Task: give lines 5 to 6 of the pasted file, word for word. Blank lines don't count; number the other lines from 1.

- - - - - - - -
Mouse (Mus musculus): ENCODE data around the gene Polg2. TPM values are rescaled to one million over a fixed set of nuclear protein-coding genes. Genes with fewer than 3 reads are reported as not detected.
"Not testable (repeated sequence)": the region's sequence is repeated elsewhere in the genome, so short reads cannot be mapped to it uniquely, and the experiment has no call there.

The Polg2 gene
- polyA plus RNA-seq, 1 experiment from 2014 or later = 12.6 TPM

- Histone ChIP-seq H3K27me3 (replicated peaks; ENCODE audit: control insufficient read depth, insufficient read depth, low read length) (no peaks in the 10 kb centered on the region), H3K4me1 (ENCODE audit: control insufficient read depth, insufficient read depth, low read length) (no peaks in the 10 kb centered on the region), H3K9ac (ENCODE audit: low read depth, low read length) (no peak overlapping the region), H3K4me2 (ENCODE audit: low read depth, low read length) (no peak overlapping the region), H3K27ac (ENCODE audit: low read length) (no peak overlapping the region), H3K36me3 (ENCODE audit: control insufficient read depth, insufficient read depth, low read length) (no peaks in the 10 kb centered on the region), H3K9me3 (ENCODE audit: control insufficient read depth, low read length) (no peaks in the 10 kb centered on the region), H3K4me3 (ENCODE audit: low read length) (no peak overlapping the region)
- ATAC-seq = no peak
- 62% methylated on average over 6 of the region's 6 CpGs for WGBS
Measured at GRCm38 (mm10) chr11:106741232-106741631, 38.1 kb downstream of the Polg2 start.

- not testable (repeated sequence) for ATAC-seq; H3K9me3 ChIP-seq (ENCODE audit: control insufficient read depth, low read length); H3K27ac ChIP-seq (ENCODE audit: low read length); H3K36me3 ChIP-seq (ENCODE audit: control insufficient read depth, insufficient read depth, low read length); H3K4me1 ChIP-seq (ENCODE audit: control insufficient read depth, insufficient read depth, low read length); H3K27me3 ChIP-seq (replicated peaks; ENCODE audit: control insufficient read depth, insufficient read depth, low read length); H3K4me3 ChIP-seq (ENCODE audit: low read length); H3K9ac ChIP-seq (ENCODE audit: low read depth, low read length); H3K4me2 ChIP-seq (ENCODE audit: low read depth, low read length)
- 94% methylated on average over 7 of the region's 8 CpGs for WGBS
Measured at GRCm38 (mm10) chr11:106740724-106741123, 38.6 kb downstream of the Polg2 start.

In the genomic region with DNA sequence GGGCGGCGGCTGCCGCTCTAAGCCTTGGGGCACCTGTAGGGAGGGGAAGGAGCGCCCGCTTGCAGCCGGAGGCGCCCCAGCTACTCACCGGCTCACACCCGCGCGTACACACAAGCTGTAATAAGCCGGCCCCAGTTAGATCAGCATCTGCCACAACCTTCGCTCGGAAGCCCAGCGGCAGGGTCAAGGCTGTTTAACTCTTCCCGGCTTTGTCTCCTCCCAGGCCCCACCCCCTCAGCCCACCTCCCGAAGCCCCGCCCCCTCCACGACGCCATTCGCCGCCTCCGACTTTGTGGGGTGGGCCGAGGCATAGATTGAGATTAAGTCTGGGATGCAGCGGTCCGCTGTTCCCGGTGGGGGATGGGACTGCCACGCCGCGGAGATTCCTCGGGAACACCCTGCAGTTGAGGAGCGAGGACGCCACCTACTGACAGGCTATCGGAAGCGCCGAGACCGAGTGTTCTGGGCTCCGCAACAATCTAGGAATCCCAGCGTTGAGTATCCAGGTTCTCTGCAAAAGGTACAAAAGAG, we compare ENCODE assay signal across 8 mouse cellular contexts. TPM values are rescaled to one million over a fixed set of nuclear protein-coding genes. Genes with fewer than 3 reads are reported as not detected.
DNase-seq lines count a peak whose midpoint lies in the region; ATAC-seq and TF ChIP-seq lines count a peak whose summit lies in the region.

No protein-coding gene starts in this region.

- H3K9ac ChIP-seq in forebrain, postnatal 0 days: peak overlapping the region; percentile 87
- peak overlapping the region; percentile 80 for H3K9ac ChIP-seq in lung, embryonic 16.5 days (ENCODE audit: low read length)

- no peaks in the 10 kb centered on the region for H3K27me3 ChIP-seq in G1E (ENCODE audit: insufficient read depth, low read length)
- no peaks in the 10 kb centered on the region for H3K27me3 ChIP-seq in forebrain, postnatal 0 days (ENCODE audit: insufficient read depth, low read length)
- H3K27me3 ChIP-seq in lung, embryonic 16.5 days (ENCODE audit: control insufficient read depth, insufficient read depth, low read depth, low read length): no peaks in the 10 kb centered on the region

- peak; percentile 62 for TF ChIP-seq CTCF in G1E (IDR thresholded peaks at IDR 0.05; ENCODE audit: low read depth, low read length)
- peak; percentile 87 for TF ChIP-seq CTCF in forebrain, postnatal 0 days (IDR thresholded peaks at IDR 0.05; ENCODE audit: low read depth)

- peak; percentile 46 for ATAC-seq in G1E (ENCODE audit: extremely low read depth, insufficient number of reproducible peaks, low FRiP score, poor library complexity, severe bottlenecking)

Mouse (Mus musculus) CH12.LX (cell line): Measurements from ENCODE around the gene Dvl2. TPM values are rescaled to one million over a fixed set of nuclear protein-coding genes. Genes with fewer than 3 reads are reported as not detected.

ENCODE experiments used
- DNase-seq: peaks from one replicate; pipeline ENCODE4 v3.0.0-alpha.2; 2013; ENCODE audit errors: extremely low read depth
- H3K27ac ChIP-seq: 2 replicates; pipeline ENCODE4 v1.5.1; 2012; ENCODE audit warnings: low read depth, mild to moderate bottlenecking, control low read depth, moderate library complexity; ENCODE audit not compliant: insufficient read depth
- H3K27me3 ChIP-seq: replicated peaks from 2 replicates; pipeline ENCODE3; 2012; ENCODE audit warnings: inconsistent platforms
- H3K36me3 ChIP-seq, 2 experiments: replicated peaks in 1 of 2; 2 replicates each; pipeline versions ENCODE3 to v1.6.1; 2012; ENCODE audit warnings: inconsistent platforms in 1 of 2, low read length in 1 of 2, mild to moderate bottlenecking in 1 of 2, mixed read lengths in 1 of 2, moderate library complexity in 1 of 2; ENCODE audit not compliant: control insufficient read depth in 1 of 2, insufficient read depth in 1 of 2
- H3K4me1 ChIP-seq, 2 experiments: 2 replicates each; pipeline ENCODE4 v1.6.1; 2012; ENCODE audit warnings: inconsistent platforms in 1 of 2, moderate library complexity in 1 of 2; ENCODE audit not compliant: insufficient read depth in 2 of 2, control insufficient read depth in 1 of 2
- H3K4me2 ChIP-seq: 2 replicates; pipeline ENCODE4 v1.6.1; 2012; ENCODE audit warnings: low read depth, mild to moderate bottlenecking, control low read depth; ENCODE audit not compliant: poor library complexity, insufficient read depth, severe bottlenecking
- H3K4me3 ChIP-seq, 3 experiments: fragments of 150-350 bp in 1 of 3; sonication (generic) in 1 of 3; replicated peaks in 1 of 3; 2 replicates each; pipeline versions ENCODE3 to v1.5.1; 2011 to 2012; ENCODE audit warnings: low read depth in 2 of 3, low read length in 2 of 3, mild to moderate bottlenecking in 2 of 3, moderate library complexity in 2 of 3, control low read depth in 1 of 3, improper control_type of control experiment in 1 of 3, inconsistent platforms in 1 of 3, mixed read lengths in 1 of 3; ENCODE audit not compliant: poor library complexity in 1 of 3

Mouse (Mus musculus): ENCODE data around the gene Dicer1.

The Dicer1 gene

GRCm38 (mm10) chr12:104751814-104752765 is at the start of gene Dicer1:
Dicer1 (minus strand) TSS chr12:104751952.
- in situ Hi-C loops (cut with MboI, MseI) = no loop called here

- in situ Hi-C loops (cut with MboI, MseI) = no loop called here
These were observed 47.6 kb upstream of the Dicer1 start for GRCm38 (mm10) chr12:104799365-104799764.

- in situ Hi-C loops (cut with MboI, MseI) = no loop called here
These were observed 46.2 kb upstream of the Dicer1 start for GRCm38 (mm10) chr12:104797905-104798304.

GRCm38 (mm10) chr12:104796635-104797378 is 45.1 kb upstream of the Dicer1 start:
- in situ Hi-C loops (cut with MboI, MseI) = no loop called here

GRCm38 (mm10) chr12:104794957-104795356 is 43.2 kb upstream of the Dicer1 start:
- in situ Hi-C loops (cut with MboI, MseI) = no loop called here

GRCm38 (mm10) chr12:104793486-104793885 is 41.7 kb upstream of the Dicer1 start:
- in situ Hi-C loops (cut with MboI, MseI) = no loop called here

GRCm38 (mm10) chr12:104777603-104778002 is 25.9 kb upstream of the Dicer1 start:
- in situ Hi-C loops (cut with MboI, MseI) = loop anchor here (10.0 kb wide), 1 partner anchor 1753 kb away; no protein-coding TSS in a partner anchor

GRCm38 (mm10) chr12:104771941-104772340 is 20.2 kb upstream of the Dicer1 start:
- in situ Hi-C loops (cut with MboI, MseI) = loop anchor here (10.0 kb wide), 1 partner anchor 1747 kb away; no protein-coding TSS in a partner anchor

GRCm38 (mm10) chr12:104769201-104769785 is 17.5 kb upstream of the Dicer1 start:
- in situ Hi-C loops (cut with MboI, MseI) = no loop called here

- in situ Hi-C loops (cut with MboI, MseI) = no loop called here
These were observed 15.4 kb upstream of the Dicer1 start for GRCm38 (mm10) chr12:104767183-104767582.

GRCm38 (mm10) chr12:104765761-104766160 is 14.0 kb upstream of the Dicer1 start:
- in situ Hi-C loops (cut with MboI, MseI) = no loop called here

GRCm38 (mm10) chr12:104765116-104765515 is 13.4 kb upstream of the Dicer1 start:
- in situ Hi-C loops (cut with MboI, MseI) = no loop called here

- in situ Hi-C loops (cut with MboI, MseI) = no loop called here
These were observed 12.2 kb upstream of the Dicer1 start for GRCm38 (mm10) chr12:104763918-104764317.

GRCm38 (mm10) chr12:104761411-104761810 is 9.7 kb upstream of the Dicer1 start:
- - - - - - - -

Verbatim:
- Histone ChIP-seq H3K27me3 (replicated peaks; ENCODE audit: control insufficient read depth, insufficient read depth, low read length) (no peaks in the 10 kb centered on the region), H3K4me1 (ENCODE audit: control insufficient read depth, insufficient read depth, low read length) (no peaks in the 10 kb centered on the region), H3K9ac (ENCODE audit: low read depth, low read length) (no peak overlapping the region), H3K4me2 (ENCODE audit: low read depth, low read length) (no peak overlapping the region), H3K27ac (ENCODE audit: low read length) (no peak overlapping the region), H3K36me3 (ENCODE audit: control insufficient read depth, insufficient read depth, low read length) (no peaks in the 10 kb centered on the region), H3K9me3 (ENCODE audit: control insufficient read depth, low read length) (no peaks in the 10 kb centered on the region), H3K4me3 (ENCODE audit: low read length) (no peak overlapping the region)
- ATAC-seq = no peak